Help! For beginner Web developers

, Alexander Goedde
Tags: html5 frontend

Helpful information sources for the beginning Web developer.

Hockey stick learning curve

The basics of Web development are relatively simple. Any experienced programmer can probably pick up enough HTML, CSS and JavaScript in a couple of days to hack a Web page into something with basic functionality.

Once you go beyond these basics, things can turn out to become unwieldly.

Grown complexity

Over the years, browsers have gained an wide range of functionality on top of the initial basic rendering of HTML. CSS, which first added styling, is expanding and now enables manipulations such as animating content. JavaScript has developed way beyond the simple scripting it was designed for, and keeps adding features.

The browser is the most prevalent runtime on the planet, but different browsers and browser versions also make it one of the most heavily fragmented. Testing compatibility is possible only within limits. The network introduces aspects entirely outside of your control, such as bandwidth constraints and latencies.

This means that to give the maximum amout of users a good user experience for your site or Web app, you have to consider things like browser support of features, fallback solutions when this is lacking, page load times, device sizes - and as many other factors as you're ready to attack at any given moment.

TMI (Too Much Information)

Since there are so many other people developing for the Web, there are countless blog posts, forums, frameworks, libraries and tools out there - one of which might just help you with the challenge you're facing at any given moment.

Add to that the fact that the Web is changing at such a rapid pace, and a solution that was the established norm a year ago may no longer be the way to go, and an article preaching the gospel truth from two years ago may now be today's heresy.

It can all be more than a bit overwhelming - for anybody. Unlike in other, more settled fields, here everybody's scrambling to stay up to date.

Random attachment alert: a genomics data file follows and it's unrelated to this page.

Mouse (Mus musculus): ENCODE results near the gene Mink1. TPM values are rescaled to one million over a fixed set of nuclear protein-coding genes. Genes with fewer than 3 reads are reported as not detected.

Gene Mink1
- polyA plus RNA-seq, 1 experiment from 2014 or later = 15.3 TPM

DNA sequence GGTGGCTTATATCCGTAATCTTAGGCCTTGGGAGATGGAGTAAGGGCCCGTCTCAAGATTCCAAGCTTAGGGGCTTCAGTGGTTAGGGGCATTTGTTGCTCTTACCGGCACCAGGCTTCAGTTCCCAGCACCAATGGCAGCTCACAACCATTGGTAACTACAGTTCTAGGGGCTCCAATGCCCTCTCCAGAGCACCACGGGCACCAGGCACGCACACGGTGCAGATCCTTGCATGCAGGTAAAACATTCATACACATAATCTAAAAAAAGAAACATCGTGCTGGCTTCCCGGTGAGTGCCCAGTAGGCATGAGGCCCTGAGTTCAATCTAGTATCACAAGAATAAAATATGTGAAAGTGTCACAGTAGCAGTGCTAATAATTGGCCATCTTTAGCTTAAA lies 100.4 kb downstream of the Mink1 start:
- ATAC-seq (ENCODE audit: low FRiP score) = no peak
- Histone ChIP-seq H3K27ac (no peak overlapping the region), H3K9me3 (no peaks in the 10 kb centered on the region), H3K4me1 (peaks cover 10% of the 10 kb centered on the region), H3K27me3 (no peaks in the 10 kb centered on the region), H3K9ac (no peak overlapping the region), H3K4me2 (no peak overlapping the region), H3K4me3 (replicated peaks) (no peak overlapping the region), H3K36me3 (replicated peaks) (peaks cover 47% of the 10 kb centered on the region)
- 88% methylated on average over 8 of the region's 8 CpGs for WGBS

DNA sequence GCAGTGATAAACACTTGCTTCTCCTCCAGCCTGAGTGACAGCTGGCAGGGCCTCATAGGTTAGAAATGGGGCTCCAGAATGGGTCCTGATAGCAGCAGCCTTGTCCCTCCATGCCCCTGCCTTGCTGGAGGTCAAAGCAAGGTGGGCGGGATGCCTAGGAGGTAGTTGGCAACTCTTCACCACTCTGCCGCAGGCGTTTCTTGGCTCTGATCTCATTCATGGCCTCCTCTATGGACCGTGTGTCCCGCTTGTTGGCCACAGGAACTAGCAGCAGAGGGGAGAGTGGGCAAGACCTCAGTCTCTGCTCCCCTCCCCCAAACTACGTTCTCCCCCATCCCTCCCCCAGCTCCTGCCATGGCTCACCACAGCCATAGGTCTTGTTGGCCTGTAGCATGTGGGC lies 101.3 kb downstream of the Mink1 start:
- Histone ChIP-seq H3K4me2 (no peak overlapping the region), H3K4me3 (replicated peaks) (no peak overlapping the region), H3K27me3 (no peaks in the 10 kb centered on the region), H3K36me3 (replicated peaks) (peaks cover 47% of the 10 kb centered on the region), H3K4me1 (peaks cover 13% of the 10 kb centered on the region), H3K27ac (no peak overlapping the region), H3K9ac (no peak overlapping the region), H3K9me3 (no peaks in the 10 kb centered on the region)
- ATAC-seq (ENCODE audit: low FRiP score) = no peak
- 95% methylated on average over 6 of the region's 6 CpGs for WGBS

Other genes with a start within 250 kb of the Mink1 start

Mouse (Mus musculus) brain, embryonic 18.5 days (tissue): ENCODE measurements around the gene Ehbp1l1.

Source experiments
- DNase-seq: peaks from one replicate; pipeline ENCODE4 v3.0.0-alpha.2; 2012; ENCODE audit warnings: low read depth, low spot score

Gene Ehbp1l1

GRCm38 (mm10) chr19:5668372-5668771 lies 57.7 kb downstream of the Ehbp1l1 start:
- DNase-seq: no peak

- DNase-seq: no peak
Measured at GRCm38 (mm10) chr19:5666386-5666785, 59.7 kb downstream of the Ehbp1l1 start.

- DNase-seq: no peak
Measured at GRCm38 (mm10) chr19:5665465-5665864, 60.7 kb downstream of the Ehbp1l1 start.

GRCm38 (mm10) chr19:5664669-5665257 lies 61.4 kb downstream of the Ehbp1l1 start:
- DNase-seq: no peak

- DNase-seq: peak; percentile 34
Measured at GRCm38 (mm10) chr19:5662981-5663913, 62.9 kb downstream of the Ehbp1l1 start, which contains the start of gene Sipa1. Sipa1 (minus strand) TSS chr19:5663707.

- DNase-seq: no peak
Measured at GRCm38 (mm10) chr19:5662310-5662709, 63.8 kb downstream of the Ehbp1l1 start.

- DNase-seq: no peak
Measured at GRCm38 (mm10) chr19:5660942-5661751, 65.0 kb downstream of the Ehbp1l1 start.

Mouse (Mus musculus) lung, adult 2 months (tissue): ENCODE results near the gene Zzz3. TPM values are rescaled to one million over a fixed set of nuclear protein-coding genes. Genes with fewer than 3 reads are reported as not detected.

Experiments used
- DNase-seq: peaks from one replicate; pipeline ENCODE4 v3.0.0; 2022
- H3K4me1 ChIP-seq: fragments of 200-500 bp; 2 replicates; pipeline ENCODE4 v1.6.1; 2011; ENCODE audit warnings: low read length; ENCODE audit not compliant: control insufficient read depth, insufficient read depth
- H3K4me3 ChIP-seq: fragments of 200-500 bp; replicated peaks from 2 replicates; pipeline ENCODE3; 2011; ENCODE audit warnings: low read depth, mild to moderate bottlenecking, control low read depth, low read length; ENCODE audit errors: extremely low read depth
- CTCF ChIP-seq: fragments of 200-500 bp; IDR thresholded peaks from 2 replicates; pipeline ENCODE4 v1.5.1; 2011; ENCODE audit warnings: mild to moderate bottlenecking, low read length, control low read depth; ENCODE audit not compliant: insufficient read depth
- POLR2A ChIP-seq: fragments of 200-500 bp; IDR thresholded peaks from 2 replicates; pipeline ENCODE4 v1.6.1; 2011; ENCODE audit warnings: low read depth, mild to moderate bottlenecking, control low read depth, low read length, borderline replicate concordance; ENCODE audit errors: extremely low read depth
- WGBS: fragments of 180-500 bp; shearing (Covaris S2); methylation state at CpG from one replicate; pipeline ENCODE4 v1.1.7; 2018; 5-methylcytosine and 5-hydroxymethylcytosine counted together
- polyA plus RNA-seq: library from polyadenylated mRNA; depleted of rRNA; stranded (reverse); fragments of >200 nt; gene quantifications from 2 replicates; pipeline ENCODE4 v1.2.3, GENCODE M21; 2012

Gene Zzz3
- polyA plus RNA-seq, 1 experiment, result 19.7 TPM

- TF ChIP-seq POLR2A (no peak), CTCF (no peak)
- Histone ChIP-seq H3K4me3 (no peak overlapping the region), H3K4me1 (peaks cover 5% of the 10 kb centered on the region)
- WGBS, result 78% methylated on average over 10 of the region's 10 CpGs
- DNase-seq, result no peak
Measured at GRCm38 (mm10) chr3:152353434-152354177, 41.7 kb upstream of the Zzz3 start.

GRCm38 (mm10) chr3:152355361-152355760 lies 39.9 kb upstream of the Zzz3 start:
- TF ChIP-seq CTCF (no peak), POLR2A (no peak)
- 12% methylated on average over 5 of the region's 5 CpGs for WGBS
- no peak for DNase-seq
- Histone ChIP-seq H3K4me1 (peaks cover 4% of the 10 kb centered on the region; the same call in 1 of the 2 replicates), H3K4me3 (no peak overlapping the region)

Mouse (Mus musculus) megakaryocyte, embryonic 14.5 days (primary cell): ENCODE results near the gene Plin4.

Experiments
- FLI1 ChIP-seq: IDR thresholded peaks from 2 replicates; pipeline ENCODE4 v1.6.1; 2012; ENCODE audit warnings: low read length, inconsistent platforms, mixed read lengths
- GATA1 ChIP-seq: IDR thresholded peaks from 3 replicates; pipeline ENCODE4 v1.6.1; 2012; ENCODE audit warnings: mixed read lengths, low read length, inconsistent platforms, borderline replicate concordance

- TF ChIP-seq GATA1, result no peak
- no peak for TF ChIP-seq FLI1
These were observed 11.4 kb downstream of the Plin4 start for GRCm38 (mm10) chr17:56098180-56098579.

It also means that a Google search about a problem you're having will often lead you to about as much outdated and wrong information as current and valid help.

It's good to know some sources which you can rely on, so that you don't waste precious time implementing what may have been an authoritative answer in the Bronze age of the Web a few years ago.

Ancient wisdom: recommending use of the center tag.
Beware of Ancient Wisdom!

Reference Sources

Two high-quality sources are:

  • Mozilla Developer Network. This provides what comes closest to an official documentation for HTML, CSS and especially JavaScript. Just adding "mdn" to the query for any question which you think can be resolved by a reference documentation is usally the fastes way to go. 1

  • WebPlatform.org - run by the W3C (the World Wide Web Consortium - still the guys who have most say about Web standards), this collects a ton of tutorials and reference documentations. Useful to anybody from beginner to seasoned pro, but not necessarily always the most current.

Answers to Specific Questions

References can go a long way, but they never cover all aspects of a technology. They also don't concern themselves with what happens in the complex combinations of parts that real-world projects consist of. In short, they'll often have no information about your particular problem.

Again it's amazing what a general Google search can turn up, but your first stop should really be StackOverflow. They are the questions and answers site for programming on the Web.

They have good tagging which helps a lot with finding what you are looking for. Everything is also time-stamped, helping you find whether something is more likely to still be relavant.2 Popular questions usually have several answers, often allowing you to pick an option that best fits your case.